Have you ever been afraid to reach out to someone?
Not only physically. Verbally as well.
Maybe you’ve passed someone on the street with tears in their eyes. Maybe a coworker was especially quiet one day. Maybe you felt strangely drawn to someone you waited in line behind at the store; like you should say something encouraging.
But you didn’t. Maybe you were shy, maybe you felt you wouldn’t have anything helpful to say, or maybe you were just afraid.
Afraid of rejection. Of awkwardness. Of sounding too eager.
I understand. I’ve been there so many times. It’s still something I struggle with on a near daily basis.
Should I say something? Would it help? Would it hurt? Would they want to talk to me or would they be annoyed? What can I even say?
The interesting thing is that I’ve found it’s always worth it, even just to say hi, or ask how someone is. Sometimes that’s all the further the conversation goes, and I pray my effort at reaching out to them brightened their day somehow.
Other times, one simple greeting or question opens the gates for so much more. I’ve had this experience many times. One in particular is on my heart this week.
Early last year, I had the opportunity to act in a play. It was my first non-musical theatre production, and I was both very excited and very nervous for rehearsals to begin. I was cast to play a Sister, ‘related’ to three other girls I’d never met before.
The first rehearsal, as we waited in the wings to practice our first scene, I couldn’t escape the feeling that I should talk to one of the girls in particular. She looked very shy and didn’t seem to know anyone there. Every time I glanced over at her, she was looking at me. We’d exchange shy smiles, and then go back to waiting, and that pressure continued to build inside me.
I remember praying in that moment, asking for the words to begin the conversation. I’ve never been good at starting conversations or even keeping them going most the time. But I wanted to make her feel comfortable, and wanted to know how to do that. I turned to her, started to open my mouth – and she beat me to it by asking what grade I was in.
Such a simple question. But from then on, we never had trouble finding things to talk about. It seemed we discovered more that we had in common every time we spoke. It was one of the easiest friendships I’ve ever had, and though it usually takes me a while to feel comfortable with a new person, after just a couple weeks, I felt like I’d known her for years.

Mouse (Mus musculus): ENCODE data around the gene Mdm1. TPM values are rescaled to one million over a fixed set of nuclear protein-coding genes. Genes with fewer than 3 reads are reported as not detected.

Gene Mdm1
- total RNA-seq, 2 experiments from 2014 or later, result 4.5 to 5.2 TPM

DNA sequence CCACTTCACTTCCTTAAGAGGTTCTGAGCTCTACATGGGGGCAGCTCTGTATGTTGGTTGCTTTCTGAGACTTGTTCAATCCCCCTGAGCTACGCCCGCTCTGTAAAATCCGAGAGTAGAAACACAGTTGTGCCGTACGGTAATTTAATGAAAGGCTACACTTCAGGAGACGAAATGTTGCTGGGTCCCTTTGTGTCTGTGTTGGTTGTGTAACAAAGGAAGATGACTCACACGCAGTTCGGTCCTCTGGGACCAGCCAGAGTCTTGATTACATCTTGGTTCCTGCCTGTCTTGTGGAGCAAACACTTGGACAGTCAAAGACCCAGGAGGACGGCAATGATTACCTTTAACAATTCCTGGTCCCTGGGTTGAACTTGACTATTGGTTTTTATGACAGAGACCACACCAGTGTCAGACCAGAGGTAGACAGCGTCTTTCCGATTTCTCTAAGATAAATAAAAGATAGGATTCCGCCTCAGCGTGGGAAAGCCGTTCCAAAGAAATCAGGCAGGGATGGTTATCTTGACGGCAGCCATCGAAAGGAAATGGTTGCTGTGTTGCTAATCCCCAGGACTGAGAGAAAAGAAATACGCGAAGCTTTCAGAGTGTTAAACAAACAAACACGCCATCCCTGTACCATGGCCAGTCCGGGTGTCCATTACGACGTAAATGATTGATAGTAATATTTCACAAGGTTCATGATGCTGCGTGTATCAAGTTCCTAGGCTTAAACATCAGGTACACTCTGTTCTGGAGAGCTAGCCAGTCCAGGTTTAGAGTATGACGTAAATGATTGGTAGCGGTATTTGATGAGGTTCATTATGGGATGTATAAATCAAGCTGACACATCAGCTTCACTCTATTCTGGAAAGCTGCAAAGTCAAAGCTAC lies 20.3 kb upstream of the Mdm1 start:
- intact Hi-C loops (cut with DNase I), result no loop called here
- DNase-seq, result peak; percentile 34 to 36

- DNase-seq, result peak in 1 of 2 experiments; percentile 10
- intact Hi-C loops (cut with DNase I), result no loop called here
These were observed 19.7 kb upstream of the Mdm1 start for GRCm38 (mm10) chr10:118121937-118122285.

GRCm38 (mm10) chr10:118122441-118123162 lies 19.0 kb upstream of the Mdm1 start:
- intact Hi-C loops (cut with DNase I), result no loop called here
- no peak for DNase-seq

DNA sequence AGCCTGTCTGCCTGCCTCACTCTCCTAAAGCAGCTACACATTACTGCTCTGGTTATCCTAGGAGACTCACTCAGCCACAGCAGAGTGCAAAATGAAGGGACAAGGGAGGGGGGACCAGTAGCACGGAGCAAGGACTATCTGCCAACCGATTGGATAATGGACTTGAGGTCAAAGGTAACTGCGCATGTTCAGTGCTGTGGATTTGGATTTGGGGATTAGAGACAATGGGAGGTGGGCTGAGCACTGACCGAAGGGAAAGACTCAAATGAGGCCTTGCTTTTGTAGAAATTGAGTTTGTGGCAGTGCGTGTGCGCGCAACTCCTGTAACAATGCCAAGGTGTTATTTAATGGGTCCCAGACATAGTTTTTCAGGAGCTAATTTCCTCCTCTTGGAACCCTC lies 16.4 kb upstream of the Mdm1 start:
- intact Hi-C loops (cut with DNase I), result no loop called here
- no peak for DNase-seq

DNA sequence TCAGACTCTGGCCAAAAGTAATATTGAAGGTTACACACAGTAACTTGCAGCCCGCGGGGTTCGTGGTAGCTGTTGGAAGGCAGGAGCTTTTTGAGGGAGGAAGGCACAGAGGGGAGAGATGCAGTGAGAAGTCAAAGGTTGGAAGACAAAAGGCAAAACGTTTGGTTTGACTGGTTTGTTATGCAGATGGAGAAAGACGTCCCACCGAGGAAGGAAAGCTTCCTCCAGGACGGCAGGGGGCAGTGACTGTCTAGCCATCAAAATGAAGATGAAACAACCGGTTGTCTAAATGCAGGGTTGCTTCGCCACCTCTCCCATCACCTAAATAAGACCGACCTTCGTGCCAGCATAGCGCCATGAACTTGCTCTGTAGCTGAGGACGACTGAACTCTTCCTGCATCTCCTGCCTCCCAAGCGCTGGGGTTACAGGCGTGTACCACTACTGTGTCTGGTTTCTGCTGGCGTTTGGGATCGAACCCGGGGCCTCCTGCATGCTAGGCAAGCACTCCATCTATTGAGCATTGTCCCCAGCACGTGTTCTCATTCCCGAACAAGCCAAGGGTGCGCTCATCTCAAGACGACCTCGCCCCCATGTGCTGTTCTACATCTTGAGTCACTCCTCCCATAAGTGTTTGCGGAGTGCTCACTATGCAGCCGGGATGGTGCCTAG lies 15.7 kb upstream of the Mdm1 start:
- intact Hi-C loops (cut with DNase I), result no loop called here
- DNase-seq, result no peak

It’s fascinating how God works. Just prior to this play, I’d been praying for the opportunity to be a light to someone. To be able to show His love to someone who needed it. In my mind, it was an opportunity to help someone, and had nothing to do with me. What I found in this new friendship was that very opportunity – but it ended up changing my life far more than I imagine it changed hers.
After the play ended, we promised to hang out often over the summer, and continued to email each other back and forth, sharing excerpts of our writing in addition to the chatting.
I got to see her at a dance a few weeks later, where we both shared in clumsiness and laughter; our first non-theatre time together. At home that night, I thanked God for bringing such a sweet and wonderful friend into my life. I never imagined that would be the last time I’d see her in person.
Several weeks later, on Mother’s Day, she was diagnosed with brain cancer.
DIPG: diffuse intrinsic pontine glioma; a vicious cancer that targets young people. There is no cure. Though slow progress is being made, even the available treatments don’t often bring promising results.
All at once, my dear friend and her family found themselves in a whole new, terrifying world of doctor’s visits, radiation, low odds, and uncertainty. I watched as they struggled to navigate the slew of heartbreaking challenges flooding into their lives. As they wrestled with the impossible decisions and horrible choices they had to make.
And through it all, I was continually inspired by the faith my friend showed, even in the midst of such crippling sickness and sadness.
I was blessed to be able to have many conversations with her over the next year, all via technology. We didn’t talk much about her diagnosis, about where she was in her treatments. I don’t think either of us wanted to think about it. Instead, we shared more of our writing, and discussed movies, favorite books, personality types, puppies, music, and Scripture.